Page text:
Memories of my Father.(Sidney Pointer).

Janet Bolton (nee Pointer)
1937 to 1956


Many will remember Mr Pointer as a very much respected and kindly officer, who instructed us in "Signals": WNTS 1935-1949 and then PSTS 1949- 1956.

 My  father joined the staff at Watts Naval Training School as the Signals Officer in 1935, after 25 years in the Royal Navy. I fol­lowed on in 1937 when I was two-weeks old and was baptised by Padre John Webdell, in the Chapel. I have no memories of this period as my father was recalled to the Navy 6 months before the outbreak of war and my mother and I went to live with the Bidewells at Grange Farm for the duration. The farm was at the foot of the hill close to County School station so I was always able to see the wonderful view of the Watts building from my bedroom window.

I imagine the school carried on during the war. I do remember the occasion when an elderly farm worker, called out of retirement, was bending over in the field when he was shot in the bottom. He rushed into the farm, clutching his posterior and shouting, "the Germans are here!" The Home Guard arrived and was very disappointed when they discovered a boy at the school had found an elderly gun and fired it from one of the windows.

We returned in 1945 and lived in one of the four cot­tages opposite the Sanato­rium. 'Bandy' Joyce and his family was at one end and Bert Busby at the other - we were in the middle. We were a small, close-knit commu­nity. The Matron at the San. was 'Auntie' Blackwell and the engineers wife 'Auntie' Bevan. 'Uncle' Bevan was very important to me as we had a cherished radio, operated by accumulator battery, which he recharged for us.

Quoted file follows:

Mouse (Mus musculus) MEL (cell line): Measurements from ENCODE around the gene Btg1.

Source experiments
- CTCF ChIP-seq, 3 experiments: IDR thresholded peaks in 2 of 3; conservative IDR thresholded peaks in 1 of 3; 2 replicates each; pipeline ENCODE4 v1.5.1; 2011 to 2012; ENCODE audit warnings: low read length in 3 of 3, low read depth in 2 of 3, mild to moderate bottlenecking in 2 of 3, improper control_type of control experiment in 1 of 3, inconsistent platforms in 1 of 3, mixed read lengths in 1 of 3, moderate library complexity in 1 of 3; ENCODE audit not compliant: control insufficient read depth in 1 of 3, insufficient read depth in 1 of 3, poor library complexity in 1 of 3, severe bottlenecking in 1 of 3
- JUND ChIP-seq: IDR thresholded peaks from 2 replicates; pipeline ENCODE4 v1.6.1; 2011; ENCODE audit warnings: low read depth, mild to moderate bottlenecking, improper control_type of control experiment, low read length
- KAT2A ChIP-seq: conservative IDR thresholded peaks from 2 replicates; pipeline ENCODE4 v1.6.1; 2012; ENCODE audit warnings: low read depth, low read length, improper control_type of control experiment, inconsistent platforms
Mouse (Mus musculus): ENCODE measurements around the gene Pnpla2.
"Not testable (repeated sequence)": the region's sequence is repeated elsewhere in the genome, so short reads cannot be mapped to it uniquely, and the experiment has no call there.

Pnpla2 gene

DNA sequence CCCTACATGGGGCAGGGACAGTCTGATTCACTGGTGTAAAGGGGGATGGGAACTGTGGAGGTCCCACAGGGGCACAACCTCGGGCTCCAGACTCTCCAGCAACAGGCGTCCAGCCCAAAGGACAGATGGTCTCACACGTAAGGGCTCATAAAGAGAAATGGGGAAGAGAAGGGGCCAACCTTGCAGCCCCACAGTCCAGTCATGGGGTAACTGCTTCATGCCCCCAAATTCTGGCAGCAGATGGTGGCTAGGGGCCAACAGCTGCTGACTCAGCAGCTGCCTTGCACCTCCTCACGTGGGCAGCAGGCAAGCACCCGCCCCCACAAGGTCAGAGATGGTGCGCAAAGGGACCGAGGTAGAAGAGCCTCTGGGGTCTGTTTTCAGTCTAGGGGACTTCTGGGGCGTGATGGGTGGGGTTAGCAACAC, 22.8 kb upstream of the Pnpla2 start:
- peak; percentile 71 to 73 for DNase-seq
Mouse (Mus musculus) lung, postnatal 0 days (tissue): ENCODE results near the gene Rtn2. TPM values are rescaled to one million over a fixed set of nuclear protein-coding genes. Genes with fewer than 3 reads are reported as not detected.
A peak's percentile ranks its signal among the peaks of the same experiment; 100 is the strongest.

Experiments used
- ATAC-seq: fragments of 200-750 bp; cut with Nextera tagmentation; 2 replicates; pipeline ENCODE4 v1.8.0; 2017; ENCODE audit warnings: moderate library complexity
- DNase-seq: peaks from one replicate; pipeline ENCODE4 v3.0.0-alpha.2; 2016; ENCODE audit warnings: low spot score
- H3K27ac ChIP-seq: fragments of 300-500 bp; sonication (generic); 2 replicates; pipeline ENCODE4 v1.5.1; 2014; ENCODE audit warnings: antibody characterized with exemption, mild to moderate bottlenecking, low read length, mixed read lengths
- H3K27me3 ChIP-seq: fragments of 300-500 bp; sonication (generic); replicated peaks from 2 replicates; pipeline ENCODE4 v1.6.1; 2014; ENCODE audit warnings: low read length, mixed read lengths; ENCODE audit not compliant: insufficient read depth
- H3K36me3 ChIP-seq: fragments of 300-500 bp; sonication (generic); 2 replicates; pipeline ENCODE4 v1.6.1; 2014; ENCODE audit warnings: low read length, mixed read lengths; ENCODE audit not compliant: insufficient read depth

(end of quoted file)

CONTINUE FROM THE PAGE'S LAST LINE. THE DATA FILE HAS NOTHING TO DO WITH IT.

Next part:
My father taught me the Morse Code and gave me my own buzzer. His patience was amazing as he spent many hours having Morse Code 'conver­sations' with me. I learned to swim in the school pool although, as the years went by, the competi­tion from the frogs increased. I ran around bare­foot in the summer and when my mother tried to make me wear shoes I always told her "The boys don't".

About 1948 there was an outbreak of Impetigo at the school. I caught it and joined the afflicted boys to have my head shaved and painted with gentian violet - very traumatic for an eleven year old girl. When Watts was amalgamated with Parkstone Sea Training School we moved to Poole. We lived about a mile away from the school but it still played  a big part in my life. I went to the weekly square danc­ing classes and was much in demand as girls were very thin on the ground. I was confirmed, with a group of boys, in the P.S.T.S. chapel. My father loved his work and had a genuine affection for all the boys. He died while working at P.S.T.S. and his funeral service was held in the Chapel.